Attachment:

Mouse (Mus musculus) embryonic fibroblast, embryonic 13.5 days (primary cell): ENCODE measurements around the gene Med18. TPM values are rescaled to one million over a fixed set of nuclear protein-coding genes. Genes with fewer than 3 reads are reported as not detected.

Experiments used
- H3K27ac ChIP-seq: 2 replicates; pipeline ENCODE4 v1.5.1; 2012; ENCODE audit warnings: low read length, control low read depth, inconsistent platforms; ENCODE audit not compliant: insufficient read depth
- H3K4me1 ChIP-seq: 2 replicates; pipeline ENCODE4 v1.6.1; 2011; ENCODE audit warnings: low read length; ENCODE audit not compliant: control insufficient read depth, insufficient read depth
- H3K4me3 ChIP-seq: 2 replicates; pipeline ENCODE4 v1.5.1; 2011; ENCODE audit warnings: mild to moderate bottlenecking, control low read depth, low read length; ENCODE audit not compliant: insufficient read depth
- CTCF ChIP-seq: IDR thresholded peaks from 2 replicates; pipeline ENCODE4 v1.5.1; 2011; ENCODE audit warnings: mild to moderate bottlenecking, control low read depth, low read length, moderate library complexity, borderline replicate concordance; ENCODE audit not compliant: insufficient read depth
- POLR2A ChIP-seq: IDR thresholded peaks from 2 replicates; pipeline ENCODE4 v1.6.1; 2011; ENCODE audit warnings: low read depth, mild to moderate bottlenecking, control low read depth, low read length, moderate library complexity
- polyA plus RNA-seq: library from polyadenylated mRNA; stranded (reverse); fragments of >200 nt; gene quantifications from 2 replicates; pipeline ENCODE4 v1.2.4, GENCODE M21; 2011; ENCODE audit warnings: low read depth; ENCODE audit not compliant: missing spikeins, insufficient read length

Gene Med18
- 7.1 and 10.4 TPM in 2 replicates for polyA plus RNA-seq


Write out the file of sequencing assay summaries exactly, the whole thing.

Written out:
Mouse (Mus musculus) embryonic fibroblast, embryonic 13.5 days (primary cell): ENCODE measurements around the gene Med18. TPM values are rescaled to one million over a fixed set of nuclear protein-coding genes. Genes with fewer than 3 reads are reported as not detected.

Experiments used
- H3K27ac ChIP-seq: 2 replicates; pipeline ENCODE4 v1.5.1; 2012; ENCODE audit warnings: low read length, control low read depth, inconsistent platforms; ENCODE audit not compliant: insufficient read depth
- H3K4me1 ChIP-seq: 2 replicates; pipeline ENCODE4 v1.6.1; 2011; ENCODE audit warnings: low read length; ENCODE audit not compliant: control insufficient read depth, insufficient read depth
- H3K4me3 ChIP-seq: 2 replicates; pipeline ENCODE4 v1.5.1; 2011; ENCODE audit warnings: mild to moderate bottlenecking, control low read depth, low read length; ENCODE audit not compliant: insufficient read depth
- CTCF ChIP-seq: IDR thresholded peaks from 2 replicates; pipeline ENCODE4 v1.5.1; 2011; ENCODE audit warnings: mild to moderate bottlenecking, control low read depth, low read length, moderate library complexity, borderline replicate concordance; ENCODE audit not compliant: insufficient read depth
- POLR2A ChIP-seq: IDR thresholded peaks from 2 replicates; pipeline ENCODE4 v1.6.1; 2011; ENCODE audit warnings: low read depth, mild to moderate bottlenecking, control low read depth, low read length, moderate library complexity
- polyA plus RNA-seq: library from polyadenylated mRNA; stranded (reverse); fragments of >200 nt; gene quantifications from 2 replicates; pipeline ENCODE4 v1.2.4, GENCODE M21; 2011; ENCODE audit warnings: low read depth; ENCODE audit not compliant: missing spikeins, insufficient read length

Gene Med18
- 7.1 and 10.4 TPM in 2 replicates for polyA plus RNA-seq